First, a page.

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Don't Laugh: My Sharona.....

hawkeye17

Member
Messages
1,064
You know for years the only version I've heard of this song was the radio version which hacks out most of the amazing guitar solo. I'm not sure who the guitarist was on this track but man that guy could rip. THAT is a great guitar solo...flat out. Who played the lead for the Knack back then?

 

PUCKBOY99

Gold Supporting Member
Messages
2,975
Berton Averre

More importantly. who's "Ms. Meatballs" in the pic ? :D

I always dug this one:

 

rob2001

Member
Messages
16,939
That band was quite the punching bag when I was a kid but when I hear that stuff now as an adult they wrote some mighty fine pop/rock songs. Good girls don't is an excellent tune. I don't know who they are but ya, great playing and writing (in a pop rock way)
 

the fat one

Senior Member
Messages
1,501
one of my favorite songs and the guitar lead is perfect

when it comes on the radio in Seattle nowadays they *still* play the radio edit with most of the solo gone...which just illustrates how completely ****ing LAME Seattle is. Seattle should just put on a little dress already.

The Lame List, indeed. This tops it.

 

Catoogie

Senior Member
Messages
3,969
I had to learn the solo for a benefit show for my friend's sister who was sick with cancer. My friend is now a Grammy winning recording engineer and his old band (they were signed to A&M back in the day )got back together to do a reunion. My buddy also wanted to do a set of covers with some of his close friends and since I used to be known as the guy who knew all the solos to Pop songs note for note, he called and asked me to play. The only thing is, I never knew this solo. I tried to tell him but he didn't believe me. 'Dude, I remember you playing this for me years ago.'. 'Nah man I know all the Elliott Easton stuff and it seems like a solo I would know but honestly, I don't know it.' We went back and forth a few times and then I just shut up and said "Ok brother, let me go over it again."

Now I HAD to know it note for note so I set out to learn it. Man, it wasn't like back in the old days when I had nothing but time along with loads of fire and a never-ending supply of attention to detail. So, I learned the chord changes of the song first. Then went to all of the little twists of the riff. Ya know, when they accent certain parts, when the push certain parts etc... After which I focused on Berton's parts, his chord inversions and ultimately, the solo. I slowed it down with Audacity and took each section and perfected it. It took me a week of my busy schedule but I got it. Note for note.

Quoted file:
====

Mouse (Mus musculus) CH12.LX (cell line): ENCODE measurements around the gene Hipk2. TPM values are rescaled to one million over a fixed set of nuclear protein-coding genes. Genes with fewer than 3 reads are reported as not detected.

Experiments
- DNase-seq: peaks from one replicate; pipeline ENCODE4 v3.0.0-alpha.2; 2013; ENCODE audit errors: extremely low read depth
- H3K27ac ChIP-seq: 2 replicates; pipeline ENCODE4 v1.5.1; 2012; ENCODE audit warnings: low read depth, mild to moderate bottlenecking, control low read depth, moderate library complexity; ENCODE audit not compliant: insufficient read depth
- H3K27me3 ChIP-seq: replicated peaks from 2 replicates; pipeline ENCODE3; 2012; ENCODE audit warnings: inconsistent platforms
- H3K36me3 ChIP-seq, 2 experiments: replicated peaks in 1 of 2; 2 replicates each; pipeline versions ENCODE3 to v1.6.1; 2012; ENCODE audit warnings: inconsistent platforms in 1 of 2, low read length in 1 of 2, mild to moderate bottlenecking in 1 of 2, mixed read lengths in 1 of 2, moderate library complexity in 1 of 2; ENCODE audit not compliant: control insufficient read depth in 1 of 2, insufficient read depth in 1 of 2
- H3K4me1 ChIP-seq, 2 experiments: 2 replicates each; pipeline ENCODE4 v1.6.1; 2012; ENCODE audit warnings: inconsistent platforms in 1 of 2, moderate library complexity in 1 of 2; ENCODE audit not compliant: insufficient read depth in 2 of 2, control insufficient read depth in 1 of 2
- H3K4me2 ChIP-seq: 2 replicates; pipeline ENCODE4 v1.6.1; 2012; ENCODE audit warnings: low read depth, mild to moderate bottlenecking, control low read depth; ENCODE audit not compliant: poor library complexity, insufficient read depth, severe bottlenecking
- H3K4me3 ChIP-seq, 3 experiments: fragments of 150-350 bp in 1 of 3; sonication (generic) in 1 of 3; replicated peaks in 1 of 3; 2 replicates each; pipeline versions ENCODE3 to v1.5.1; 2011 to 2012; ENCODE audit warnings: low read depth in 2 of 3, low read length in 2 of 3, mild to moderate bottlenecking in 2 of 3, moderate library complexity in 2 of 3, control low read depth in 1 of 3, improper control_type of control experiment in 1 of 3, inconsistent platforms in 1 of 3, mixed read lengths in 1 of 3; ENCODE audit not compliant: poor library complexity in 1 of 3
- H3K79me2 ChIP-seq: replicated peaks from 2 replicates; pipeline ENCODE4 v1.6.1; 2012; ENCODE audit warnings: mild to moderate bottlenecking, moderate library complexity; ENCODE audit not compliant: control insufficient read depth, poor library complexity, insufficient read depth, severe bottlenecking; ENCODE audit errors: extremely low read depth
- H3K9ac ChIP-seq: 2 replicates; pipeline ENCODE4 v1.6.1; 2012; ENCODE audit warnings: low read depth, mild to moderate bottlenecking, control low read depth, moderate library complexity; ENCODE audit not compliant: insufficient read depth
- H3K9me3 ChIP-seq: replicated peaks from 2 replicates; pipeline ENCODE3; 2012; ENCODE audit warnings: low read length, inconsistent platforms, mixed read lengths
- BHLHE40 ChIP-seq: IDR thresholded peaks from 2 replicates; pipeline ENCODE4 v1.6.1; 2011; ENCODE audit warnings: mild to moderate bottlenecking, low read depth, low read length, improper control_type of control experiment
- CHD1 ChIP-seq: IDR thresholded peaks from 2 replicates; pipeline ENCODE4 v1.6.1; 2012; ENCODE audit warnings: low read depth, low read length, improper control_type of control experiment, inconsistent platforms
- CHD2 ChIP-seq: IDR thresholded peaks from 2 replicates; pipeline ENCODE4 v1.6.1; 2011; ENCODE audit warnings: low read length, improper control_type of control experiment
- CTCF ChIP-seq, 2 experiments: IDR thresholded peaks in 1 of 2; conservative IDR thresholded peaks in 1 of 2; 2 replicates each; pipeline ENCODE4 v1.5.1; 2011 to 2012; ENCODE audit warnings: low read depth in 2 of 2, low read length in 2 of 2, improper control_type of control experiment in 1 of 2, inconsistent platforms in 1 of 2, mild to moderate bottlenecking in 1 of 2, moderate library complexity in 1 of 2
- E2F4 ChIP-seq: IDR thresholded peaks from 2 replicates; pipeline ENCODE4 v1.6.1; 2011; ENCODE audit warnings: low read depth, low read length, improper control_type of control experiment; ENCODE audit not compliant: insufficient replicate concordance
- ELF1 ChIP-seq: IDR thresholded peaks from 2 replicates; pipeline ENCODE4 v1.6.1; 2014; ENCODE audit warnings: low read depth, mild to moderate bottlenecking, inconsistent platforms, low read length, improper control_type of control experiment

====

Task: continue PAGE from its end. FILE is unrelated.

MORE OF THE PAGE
The night of the benefit was a lot of fun. Lots of old friends getting together for the love of one our own. GREAT musicians. Lots of fun. 'My Sharona' was the last song of the night. The band for the tune was stellar and it felt AMAZING to have that tight, powerful backing pushing me as I launched into the extended solo. You never really hear this song performed live, let alone played correctly but the support of veteran players, I felt like I was sitting on a rocket ship blasting off. My pull-offs weren't as clean as they when I was learning them in my studio but I chalk that up to some good old adrenalin. The roar of the audience when we ended the song was awesome and even better was when a friend of mine who is celebrated player came up to me and said 'Beautiful man. ****ing NOTE FOR NOTE. AWESOME.'. I didn't write the solo but I sure presented it as best I could and having a chance to play it onstage with old friends who happen to be some of the strongest musicians going, in front of old friends and acquaintances, it was the stuff of teenage dreams.

Go for it. Learn the song. NOTE FOR NOTE. There are tons of extremely small details you need to cop to truly pull it off but DAMN if it isn't an old fashioned boost when you finally get it RIGHT.
 

supergenius365

Silver Supporting Member
Messages
10,518
That solo is amazing. I never really heard it as a kid growing up. Just recently picked up a copy of Get the Knack and was pretty blown away.
 

DaveNJ

Gold Supporting Member
Messages
1,571
First album I ever bought with my own money when I was 11 or 12... Still love it...
 

ggwwbb

Silver Supporting Member
Messages
5,355